I don’t really have any favourite book or even a favourite genre. I like to take something away from a story. I like to read about people who have had personal tragedies to see how they “survived”. I also like historical fiction, especially from Scotland and Ireland, because it reminds me of home.
MR: where did the ideas for both your novels come from?
I was always intrigued by my maternal grandfather and grandmother (my namesake). He was a sailor who travelled the world, a sealer, an accordion player, a man who loved his wife beyond measure. In their 80s, they would hold hands going to the store when they got their old age pension cheques. Her world lay within the confines of a small community and in the stories of her soulmate. They were kind and fun to be around. I listened to stories about how he had been shipwrecked and, after being brought to our small community, he played at a dance that night. He saw my grandmother and said she was the woman he was going to marry. And he did. And, despite their struggles, especially losing a son, losing five grandchildren, and having a simple existence, they always had each other. We felt that growing up. We listened to that growing up. We lived that growing up. I always dreamed of what their lives would have been like when they were young around the turn of the century. Their history, their lives, they themselves, inspired my love of our history.
Then I had my father, who had been orphaned at a very young age. His mother died before he was two. He often reminisced about his youth. He was much older than my mother, born in 1917 and her in 1933. I listened to his stories about his struggles as a boy. But, despite everything he had been through, he was always positive and jovial.
Stories from my father and my grandfather spawned the ideas for my novels and then my imagination did the rest. I looked up events in the time period that I wanted to write about and I put my fingers to the keyboard and just let the characters come to me. I like writing about our Newfoundland and Labrador history. There are many books dealing with the wars, the seal hunt, our political lineage, etc. but there are very few which go back in the late 1800s and bring the past to the present. Ideas are triggered from the events and the characters are my own.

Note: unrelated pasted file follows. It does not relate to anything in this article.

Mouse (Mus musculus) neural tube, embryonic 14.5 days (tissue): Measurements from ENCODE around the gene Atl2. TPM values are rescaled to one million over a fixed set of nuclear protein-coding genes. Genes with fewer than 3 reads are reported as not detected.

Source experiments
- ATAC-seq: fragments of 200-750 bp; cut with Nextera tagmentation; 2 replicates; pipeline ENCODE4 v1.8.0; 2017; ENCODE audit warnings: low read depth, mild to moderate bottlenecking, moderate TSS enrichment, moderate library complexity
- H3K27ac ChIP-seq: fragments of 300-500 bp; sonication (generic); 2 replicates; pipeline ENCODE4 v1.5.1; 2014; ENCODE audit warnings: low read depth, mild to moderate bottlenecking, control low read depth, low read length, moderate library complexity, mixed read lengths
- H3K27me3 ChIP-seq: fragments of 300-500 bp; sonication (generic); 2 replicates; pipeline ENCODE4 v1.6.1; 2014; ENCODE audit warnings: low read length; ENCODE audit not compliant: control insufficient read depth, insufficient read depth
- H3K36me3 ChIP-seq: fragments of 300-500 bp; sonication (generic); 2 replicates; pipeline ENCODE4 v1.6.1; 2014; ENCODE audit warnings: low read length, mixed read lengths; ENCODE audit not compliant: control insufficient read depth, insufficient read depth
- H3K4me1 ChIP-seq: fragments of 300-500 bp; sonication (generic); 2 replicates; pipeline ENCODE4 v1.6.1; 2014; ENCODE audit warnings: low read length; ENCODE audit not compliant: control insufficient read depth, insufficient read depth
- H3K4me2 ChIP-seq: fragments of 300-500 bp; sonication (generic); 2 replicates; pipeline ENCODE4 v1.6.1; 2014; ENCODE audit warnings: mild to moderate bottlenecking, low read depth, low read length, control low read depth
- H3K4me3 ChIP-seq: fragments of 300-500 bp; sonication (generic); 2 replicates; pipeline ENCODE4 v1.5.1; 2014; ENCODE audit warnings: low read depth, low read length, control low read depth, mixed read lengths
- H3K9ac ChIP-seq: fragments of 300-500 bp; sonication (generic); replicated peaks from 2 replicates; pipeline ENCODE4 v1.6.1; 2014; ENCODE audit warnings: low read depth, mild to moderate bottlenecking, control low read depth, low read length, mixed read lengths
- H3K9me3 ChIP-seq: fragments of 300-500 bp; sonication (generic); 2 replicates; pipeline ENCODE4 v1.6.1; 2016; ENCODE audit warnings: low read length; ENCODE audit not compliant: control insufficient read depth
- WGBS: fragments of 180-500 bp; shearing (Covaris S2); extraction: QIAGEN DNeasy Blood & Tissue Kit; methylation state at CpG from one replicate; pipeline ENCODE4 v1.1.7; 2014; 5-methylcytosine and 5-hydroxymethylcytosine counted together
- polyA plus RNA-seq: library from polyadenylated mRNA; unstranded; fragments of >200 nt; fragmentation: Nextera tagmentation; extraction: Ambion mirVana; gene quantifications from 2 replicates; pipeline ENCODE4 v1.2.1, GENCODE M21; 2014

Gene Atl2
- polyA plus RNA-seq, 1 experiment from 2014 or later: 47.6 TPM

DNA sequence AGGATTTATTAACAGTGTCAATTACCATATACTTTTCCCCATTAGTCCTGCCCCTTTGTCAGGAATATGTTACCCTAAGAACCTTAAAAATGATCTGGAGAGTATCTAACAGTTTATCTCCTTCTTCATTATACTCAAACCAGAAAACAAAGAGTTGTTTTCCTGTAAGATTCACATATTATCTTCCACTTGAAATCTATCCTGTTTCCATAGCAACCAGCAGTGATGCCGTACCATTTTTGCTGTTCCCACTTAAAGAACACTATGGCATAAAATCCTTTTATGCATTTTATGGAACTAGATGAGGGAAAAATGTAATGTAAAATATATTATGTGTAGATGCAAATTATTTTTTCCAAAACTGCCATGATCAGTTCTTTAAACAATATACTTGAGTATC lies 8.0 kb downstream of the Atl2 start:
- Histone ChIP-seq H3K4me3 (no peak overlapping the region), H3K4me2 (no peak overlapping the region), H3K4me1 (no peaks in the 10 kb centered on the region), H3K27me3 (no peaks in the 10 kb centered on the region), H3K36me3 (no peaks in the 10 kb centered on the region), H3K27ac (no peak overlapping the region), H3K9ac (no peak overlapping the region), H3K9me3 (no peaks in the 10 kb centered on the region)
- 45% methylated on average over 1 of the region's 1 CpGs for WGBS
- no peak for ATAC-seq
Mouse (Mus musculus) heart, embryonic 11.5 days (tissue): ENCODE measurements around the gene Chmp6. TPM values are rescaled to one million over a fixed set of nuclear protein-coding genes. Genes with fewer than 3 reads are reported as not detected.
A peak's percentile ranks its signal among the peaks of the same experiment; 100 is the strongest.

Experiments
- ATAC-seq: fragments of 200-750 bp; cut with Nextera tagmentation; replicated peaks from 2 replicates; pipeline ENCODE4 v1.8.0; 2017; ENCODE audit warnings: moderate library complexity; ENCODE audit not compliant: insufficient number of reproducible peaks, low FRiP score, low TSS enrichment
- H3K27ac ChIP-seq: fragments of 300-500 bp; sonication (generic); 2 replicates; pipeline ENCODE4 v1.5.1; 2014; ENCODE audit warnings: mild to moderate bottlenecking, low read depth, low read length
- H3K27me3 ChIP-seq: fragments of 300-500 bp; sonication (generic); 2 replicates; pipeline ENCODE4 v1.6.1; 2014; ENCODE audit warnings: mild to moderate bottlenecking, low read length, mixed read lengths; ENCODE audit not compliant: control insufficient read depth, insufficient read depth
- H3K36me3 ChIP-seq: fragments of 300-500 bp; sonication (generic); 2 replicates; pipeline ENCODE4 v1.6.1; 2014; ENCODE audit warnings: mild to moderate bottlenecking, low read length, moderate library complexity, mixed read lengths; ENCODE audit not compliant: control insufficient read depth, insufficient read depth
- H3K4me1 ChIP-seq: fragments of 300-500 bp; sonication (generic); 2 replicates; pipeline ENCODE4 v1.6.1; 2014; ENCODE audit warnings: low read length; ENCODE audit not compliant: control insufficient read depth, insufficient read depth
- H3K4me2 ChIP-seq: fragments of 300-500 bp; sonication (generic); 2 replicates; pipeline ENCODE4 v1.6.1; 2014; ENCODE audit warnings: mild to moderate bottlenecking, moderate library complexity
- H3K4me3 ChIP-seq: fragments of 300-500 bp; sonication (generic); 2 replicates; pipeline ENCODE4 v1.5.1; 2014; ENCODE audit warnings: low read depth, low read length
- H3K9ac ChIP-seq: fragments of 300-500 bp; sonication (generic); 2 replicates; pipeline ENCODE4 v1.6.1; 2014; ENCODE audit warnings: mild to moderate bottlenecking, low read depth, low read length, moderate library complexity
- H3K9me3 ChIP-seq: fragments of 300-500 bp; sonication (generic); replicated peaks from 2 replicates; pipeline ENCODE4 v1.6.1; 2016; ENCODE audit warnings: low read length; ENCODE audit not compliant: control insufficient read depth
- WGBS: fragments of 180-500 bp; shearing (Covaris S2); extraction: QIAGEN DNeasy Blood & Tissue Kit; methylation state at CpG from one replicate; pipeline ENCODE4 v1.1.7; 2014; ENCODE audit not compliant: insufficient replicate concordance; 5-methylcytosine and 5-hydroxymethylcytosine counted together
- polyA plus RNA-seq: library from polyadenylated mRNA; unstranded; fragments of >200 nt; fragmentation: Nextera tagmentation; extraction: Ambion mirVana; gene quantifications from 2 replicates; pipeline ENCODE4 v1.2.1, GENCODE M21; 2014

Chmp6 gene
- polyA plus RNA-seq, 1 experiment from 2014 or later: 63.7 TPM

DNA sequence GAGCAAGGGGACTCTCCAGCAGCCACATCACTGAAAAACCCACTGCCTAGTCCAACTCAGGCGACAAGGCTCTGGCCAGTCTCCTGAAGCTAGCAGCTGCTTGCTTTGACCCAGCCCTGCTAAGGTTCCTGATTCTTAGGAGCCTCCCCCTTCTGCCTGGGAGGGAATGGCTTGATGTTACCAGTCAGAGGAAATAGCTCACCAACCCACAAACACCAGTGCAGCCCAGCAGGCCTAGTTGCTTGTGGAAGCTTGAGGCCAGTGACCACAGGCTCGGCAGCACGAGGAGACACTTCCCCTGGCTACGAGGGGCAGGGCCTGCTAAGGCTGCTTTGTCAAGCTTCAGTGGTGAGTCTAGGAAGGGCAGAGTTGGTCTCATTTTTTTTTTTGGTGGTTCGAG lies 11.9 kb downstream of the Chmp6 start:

MR: If you could write a biography of any person, living or dead, who would that be?
I would like to write my mother’s biography. She is such an inspiration in so many ways. Her book could fill an old-time encyclopedia, an entire volume of encyclopedias, in fact. She hasn’t been ready for that yet. I hope to convince her to change her mind.
MR: What are you working on now?
Right now, I’m working on a follow-up to The Promise. It will be like Being Mary Ro is to The Promise. It will be a stand-alone novel but characters will cross from the pages of the other two, into the newest one. I’m still gathering real events that can shape their story, but it is plotted out in my mind and I’ve got a few chapters completed. Sometimes I have no idea the course my lead characters will take. I had lots of feedback from Being Mary Ro that I took to heart. Many people felt like Mary was one of the family, an ancestor, somebody from their family tree. They wanted to know more about her, so I gave her a few scenes in The Promise. From The Promise, readers fell in love with Erith and want to see more of her. So, she will get a few cameo appearances in the next one, and her new husband may have to play a role there, as well. I also heard from descendants of some of the “real” characters in the book who said they felt like I was describing their family history. That means a lot to me.
MR: What do you like to do when you are not writing?
When not writing (or working), I love to spend time with my grandkids. I like to read. I like to spend time by the ocean or on the ocean. I love to renovate (I believe there is a gene for that). I love to walk and bike on the trails around our beautiful town of Conception Bay South. I’m a volunteer at our local Kiwanis Club and we do some wonderful work in the community. I like to help people (I believe there is a gene for that as well).
MR: Finally, what is your kryptonite?
My kryptonite comes in several forms. Bread and fish are physical kryptonite. I’m a celiac with severe fish allergies. Ingesting either would almost surely lead to my demise or at least put me in a bad way for dying (or wanting to die). I am drawn to people who need help, especially children and seniors. I avoid the food like the plague and, despite the time and commitment involved, the latter lifts me up. Oh, and competitiveness! Did somebody say I’d never write another book? ?